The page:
Engagement will take many forms

Network cables

Due to the sheer audience numbers of major label artists, it would be impossible for such an artist to have a rich, genuine two-way relationship with each individual listener. Independent artists however, don’t have as big an audience and this enables them to have richer, more personal audience-artist relationships.

These relationships will take many forms. Sometimes it’ll happen at a live performance. Sometimes it’ll happen via email or Facebook or Instagram. Sometimes it’ll happen by video. Sometimes it’ll be a public group chat. Sometimes it will look like ‘artists promoting themselves’, but over time, music lovers will be treated to two-way relationships they can engage with on their terms.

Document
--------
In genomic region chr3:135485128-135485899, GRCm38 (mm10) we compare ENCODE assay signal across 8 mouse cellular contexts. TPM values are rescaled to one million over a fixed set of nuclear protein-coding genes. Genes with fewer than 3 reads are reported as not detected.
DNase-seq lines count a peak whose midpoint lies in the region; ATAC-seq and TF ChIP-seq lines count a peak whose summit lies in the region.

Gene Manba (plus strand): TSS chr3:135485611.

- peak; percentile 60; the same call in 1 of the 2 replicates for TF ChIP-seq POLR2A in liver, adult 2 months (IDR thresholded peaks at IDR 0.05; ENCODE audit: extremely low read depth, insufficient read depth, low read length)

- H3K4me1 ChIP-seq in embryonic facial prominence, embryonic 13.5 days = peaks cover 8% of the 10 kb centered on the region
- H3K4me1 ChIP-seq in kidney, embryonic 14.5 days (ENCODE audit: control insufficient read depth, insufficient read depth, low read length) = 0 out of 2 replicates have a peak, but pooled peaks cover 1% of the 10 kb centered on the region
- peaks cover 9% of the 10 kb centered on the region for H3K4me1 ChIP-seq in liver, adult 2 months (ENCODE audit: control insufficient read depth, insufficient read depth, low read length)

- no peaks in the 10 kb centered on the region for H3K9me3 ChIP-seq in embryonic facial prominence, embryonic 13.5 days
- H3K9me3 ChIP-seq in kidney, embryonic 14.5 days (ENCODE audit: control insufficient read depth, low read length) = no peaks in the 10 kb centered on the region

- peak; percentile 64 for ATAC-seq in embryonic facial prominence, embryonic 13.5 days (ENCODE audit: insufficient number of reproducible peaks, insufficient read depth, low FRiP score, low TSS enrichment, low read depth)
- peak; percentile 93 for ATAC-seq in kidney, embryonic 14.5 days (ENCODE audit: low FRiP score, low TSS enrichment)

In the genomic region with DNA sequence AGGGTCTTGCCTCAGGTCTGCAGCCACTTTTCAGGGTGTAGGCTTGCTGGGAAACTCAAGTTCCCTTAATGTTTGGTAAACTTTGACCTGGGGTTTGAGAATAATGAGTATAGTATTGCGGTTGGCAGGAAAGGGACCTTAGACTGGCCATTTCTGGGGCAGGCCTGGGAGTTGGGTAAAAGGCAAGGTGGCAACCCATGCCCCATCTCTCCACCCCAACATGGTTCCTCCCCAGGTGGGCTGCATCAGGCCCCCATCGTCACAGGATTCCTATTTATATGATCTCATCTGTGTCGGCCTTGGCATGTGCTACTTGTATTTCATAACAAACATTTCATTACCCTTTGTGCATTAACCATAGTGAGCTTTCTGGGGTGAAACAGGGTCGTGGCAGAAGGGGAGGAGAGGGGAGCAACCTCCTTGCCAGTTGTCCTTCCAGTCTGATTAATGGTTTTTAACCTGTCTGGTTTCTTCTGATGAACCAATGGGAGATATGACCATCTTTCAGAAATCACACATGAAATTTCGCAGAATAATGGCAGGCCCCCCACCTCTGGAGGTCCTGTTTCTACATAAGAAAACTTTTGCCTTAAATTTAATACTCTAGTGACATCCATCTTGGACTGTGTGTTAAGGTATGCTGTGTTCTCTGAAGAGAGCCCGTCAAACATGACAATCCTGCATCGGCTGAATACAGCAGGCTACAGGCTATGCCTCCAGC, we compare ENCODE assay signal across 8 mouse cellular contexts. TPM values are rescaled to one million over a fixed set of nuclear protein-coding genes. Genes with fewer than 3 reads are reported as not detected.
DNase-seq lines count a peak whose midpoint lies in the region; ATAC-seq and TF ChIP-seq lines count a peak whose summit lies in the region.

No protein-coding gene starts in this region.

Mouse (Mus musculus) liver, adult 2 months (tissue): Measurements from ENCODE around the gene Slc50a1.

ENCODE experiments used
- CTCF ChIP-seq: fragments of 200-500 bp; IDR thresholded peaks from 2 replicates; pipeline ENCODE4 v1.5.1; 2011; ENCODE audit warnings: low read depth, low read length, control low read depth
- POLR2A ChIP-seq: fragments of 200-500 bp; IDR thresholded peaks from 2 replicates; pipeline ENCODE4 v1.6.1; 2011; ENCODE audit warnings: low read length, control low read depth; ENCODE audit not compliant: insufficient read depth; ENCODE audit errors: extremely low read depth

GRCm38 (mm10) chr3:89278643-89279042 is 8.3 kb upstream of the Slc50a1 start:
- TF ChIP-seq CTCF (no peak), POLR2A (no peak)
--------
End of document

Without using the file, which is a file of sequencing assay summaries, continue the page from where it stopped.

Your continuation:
Like all people, music lovers have a limited attention span. They don’t have the time or space in their lives to have a deep emotional relationship with every single artist in their music library. For example, if you subscribed to every mailing list of every artist you’ve listened to in the past year, you’d probably never read your e-mail again. This limited attention means that an artist has to make the most resonant and powerful music in order to claim this attention. They have to be among the best within their sub-culture (fortunately there are many sub-cultures – there’s room for everyone!). In this era, attention is a scarce and limited commodity. Artists will make music worthy of a music lover’s attention. Artists will earn their place.

As music lovers come across more and more new music, it will be normal for them to engage with different artists in a variety of ways. Some relationships might be active and regular, others may be passive yet consistent and some may be mostly dormant with occasional bursts of interaction. Some music lovers will find themselves following and interacting with the same artist for several years, while others may find themselves moving on to different artists monthly.

It will be a good time to be a music lover.